When installing new grass over an area you can use seed, plugs or sod. Sod is the most convenient, because it is like putting down a ready-made carpet of grass. Sod can come in squares or in rolls; rolls are easier to install. It is possible to install sod lawns one day and have a green lawn the next.
Measure the area where you are installing a sod lawn. This will determine how much sod you need. Measure the length and width of the area. Multiply the two numbers to get the total square feet. For example: a lawn 50 feet wide by 100 feet long needs 5,000 square feet of sod.
Clear the area where you are installing sod of any debris, wood, rocks or overgrowth and weeds. You need a completely clear area to work with.
Rake the soil in a back-and-forth motion to break up the soil and level the area. Get the top layer of soil loose to 1 inch in depth. Rototill the same area to a depth of 3 inches. Move the rototiller over the lawn the same way you would use a lawn mower to mow the yard.
Remove the top 2 inches of soil. Set the soil in a pile elsewhere for another use. Grade the remaining soil with the garden rake until it is level. Use the pH kit to test the soil; this will determine the type and amount of fertilizer you need to add before installing the sod.
Put the lawn sprinkler in the center of the area. Water the ground until it is saturated.
Put composted soil over the ground soil to the height of the ground around the area. This will bring the new soil up to the level of the surrounding area. The composted soil allows the roots of the sod to become established before being affected by problems that may exist in the ground soil. Spread the compost soil with the garden rake in a back-and-forth motion to cover the entire area.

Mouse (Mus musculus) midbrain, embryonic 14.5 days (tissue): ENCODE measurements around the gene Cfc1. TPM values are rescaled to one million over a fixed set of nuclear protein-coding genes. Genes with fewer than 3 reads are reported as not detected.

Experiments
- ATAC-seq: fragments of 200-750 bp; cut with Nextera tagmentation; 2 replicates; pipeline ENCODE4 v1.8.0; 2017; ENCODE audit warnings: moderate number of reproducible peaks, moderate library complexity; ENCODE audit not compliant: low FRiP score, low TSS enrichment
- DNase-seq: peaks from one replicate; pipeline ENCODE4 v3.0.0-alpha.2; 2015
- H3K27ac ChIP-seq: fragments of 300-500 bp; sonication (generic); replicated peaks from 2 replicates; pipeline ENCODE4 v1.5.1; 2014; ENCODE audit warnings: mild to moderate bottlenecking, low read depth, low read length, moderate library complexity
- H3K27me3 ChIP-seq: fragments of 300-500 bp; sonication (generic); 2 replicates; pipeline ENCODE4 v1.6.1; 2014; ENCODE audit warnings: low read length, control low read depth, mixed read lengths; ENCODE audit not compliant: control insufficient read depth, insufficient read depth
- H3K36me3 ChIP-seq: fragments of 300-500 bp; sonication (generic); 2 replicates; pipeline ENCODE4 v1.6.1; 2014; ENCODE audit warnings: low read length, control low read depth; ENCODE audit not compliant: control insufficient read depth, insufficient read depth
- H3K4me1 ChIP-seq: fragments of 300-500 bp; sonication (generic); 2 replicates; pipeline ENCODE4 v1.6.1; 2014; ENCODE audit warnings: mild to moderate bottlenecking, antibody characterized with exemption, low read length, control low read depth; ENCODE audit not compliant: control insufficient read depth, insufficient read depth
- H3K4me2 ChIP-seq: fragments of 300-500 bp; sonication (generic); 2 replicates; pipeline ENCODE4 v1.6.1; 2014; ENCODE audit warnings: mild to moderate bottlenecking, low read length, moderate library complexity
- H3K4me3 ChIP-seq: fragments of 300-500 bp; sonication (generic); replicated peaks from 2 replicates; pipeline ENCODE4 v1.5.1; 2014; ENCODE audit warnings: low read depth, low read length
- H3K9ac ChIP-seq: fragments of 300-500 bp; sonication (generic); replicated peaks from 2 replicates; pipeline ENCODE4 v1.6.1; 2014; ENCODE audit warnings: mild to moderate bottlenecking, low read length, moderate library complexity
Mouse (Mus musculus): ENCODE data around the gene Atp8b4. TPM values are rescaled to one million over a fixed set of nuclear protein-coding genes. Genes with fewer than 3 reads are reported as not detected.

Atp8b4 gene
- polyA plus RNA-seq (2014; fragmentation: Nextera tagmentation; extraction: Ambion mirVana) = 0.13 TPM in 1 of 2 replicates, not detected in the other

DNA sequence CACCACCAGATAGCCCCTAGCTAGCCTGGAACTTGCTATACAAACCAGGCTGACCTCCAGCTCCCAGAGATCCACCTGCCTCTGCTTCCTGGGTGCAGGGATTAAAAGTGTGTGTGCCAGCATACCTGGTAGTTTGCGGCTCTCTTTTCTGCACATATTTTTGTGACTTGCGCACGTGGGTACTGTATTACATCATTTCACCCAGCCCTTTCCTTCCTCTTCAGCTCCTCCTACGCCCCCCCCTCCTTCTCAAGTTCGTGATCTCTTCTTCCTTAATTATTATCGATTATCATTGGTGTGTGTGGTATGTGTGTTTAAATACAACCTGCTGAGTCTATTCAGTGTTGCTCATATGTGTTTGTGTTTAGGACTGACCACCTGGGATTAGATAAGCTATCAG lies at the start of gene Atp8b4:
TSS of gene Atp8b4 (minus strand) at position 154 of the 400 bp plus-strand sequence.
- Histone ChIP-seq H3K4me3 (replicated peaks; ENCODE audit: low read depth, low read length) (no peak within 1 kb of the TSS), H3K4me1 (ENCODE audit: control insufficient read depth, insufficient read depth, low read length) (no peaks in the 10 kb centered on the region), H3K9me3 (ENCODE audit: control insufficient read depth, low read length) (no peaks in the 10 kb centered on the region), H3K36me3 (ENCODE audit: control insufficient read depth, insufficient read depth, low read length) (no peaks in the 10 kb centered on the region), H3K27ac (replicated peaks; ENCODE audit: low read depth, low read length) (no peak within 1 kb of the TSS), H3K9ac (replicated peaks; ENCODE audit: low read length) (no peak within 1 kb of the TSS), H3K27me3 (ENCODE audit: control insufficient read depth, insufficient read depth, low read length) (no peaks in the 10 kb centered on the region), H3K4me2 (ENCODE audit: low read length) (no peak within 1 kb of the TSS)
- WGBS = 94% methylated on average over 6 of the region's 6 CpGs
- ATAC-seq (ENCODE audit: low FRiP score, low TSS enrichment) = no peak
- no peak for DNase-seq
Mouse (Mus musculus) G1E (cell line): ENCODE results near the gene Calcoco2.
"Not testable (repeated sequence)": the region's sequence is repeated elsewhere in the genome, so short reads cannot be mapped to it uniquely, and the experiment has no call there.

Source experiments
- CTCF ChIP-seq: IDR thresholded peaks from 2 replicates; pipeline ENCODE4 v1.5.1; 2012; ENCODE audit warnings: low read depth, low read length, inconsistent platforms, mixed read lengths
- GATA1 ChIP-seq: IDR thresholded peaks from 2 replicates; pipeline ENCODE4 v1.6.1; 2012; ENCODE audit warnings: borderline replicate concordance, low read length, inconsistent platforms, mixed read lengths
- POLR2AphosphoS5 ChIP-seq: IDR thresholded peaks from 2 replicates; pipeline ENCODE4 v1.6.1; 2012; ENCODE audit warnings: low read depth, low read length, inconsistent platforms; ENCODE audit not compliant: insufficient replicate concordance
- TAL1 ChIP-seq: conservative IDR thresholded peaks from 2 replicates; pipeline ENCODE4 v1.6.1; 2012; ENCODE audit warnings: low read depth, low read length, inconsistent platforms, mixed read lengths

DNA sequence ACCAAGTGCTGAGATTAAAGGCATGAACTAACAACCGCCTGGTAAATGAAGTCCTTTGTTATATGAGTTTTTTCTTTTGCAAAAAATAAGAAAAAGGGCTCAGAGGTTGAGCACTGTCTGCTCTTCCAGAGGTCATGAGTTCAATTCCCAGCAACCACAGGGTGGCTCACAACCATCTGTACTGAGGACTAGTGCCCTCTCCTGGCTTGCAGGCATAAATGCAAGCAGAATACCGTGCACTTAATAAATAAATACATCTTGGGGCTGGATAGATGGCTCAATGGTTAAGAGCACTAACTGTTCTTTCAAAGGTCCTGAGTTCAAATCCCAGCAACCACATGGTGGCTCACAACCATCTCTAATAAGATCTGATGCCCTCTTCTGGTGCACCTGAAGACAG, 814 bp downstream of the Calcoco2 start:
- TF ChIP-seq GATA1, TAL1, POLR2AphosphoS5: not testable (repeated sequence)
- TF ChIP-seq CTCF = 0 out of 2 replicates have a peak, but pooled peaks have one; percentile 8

Put a stake at one corner of the lawn. Set a second stake at the other corner of the same side. Tie string between them as a guide for placing the sod.
Roll out the first row of sod along the line of the string. Set the second roll as close to the side edge of the first roll as possible. Unroll the second roll, keeping the roll seams as tight as possible. Stagger the row ends so that every other end lines up. Use the utility knife to cut sections of sod to fit into the gaps at the ends; this will even out the ends.
Walk across the rows of sod from end to end with the lawn roller. Walk up and down each row with the roller. This will even out any unleveled spots and compact the seams together.
Water the sod, using enough water to get the roots and underside wet but not soaked. Lift up a section of sod after watering to inspect the roots after an hour of watering. Continue inspecting the roots until the roots and underside are wet but not dripping. Water daily until the sod cannot be picked up and has established itself.